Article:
14 – Outsource Your Information Security Process
The cloud computing paradigm has resulted in the creation of managed IT services, a cost-effective alternative to hiring in-house IT staff members. One of the many advantages of managed services is that they often include network security monitoring and response. This is managed through a series of alerts, inspections, audits, and algorithms. If your small company can only afford to keep a couple of IT workers on staff, you should strongly consider a managed services solution in 2020.
15 – Implement Data Encryption
Similar to endpoint security, data encryption is an essential security measure you cannot afford to ignore. Should your network suffer an intrusion, encrypted data will keep information safe from hackers who do not have decryption means. The key to business data encryption is that it should encompass all digital storage devices.
For example, if your employees use company laptops, tablets, smartphones, or USB flash drives that can be lost or stolen, they should be covered under your data encryption policy. Data encryption is also a compliance factor since it is covered under PIPEDA.
16 – Draft and Implement Information Security Policies
While just about all Canadian companies have some sort of policy covering workplace safety and security, many of them forget to extend this measure to the digital realm. You can ask your employees to practice information to the best of their abilities, but it is invariably better if they are able to refer to a set of company policies. Information security policies have a few standards, many of which are mentioned herein, but they are better off being drafted following a security audit.
17 – Train Your Employees on Information Security
One misguided assumption business owners make when they hire members of the Millennial Generation as their employees is that their digital upbringing will guarantee deep knowledge about information security. Even if your company has the benefit of an IT department, it is important to make all workers aware of the cyber risks they may encounter. Depending on the corporate culture of your workplace, you may even want to establish penalties in case security policies are not followed – this will only make sense after proper training is provided.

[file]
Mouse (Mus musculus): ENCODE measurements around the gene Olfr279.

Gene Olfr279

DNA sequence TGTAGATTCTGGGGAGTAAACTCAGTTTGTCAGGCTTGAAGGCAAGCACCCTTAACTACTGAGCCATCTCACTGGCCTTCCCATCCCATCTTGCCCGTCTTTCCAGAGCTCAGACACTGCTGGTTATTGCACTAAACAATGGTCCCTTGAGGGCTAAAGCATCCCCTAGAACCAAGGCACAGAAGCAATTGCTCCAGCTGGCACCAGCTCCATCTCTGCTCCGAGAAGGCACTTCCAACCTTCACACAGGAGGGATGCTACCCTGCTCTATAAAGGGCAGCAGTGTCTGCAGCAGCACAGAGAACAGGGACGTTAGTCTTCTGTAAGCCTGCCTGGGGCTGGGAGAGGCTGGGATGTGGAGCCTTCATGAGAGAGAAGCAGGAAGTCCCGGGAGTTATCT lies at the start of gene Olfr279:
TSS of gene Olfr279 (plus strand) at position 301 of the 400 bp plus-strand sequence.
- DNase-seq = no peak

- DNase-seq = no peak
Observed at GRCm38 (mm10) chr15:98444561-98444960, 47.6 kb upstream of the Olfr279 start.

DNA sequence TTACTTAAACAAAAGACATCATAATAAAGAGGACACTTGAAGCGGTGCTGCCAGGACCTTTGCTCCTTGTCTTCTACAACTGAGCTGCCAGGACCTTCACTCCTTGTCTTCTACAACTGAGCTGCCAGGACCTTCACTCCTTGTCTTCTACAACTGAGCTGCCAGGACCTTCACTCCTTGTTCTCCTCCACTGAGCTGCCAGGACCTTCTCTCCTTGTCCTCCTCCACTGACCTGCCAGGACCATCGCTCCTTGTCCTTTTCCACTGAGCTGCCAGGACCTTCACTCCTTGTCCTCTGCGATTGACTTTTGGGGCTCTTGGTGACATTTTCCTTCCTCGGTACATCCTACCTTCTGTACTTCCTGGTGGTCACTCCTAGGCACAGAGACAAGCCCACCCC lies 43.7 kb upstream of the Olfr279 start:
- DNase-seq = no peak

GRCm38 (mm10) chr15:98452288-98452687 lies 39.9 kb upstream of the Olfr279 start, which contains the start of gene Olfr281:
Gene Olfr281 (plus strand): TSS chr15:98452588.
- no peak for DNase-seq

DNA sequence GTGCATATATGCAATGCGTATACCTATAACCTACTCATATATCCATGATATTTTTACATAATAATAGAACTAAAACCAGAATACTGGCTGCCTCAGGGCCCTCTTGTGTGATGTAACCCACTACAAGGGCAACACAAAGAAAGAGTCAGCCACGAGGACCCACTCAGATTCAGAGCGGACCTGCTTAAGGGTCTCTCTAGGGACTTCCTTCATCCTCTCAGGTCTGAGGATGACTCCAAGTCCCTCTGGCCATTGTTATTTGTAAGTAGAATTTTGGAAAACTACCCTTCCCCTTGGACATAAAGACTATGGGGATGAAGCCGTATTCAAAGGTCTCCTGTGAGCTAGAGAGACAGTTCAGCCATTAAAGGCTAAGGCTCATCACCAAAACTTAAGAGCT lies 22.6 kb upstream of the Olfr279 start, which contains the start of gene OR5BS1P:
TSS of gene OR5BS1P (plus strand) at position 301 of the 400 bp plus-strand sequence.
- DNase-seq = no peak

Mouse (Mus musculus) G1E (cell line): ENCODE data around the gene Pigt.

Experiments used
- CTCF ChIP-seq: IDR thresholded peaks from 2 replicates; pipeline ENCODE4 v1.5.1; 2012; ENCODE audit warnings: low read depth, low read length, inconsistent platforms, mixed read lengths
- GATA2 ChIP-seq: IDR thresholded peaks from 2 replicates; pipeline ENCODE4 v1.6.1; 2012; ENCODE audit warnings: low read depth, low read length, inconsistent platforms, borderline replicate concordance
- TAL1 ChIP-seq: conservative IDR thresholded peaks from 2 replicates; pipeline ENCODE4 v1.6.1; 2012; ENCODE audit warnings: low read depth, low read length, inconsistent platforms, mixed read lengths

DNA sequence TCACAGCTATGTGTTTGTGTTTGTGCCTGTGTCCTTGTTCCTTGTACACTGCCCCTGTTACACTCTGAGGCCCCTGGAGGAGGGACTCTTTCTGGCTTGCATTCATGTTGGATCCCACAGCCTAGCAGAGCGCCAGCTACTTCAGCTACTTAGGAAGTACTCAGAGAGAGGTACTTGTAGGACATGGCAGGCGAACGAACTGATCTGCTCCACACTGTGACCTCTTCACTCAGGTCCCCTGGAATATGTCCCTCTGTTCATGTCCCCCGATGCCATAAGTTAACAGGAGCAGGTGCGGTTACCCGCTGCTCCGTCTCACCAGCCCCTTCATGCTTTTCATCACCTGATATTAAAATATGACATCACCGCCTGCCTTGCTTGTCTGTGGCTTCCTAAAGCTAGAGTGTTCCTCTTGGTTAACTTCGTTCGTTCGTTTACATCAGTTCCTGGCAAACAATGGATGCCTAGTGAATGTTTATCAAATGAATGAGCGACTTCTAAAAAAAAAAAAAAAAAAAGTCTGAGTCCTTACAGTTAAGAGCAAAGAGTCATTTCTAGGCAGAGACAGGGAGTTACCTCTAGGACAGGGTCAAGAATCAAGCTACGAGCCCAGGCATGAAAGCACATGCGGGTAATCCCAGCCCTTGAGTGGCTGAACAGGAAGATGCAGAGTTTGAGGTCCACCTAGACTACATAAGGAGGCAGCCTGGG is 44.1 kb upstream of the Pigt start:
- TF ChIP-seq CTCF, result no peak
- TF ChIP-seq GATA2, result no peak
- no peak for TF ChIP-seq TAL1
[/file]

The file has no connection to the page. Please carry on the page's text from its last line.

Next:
18 – Be Careful With “Bring Your Own Device” Policies
Younger employees tend to enjoy contributing their own laptops or smartphones to achieve business goals, and this is a practice that can save companies money, but it comes with plenty of security caveats.
If you want to make BYOB happen in your company, you should consult with an information security professional before doing so.
19 – Insure Your Digital Infrastructure
Many insurance companies in Canada offer enterprise risk management policies that have provisions related to cyber attacks and data breaches. Depending on the type of business, policy premiums for cyber insurance coverage can be reasonable.
20 – Be Careful With Social Media
Online social networks can be wonderful tools for business marketing and can even be efficiently used as low-cost platforms for customer service, but they should be approached with caution. Most of the security issues emanating from the business use of social networks are caused by “oversharing” company information.
In some cases, business principals and employees who link their personal accounts to company pages may inadvertently reveal certain details that hackers may latch onto. Sometimes, hackers use Social Media to get addresses and employ MitM attacks within range of the business and home WiFi. It’s best to get a home security system to see the faces of anyone suspicious before anything terrible happens.
The Bottom Line
The reality is that small business networks are just as much at risk to cyber intrusion as the international conglomerates that have their data breaches splashed across the daily headlines.
The stark difference is that a single data incident can put a smaller operation out of business for good. Pay attention to the preceding list. Love it. Learn it. Put the recommendations into practice and do it soon.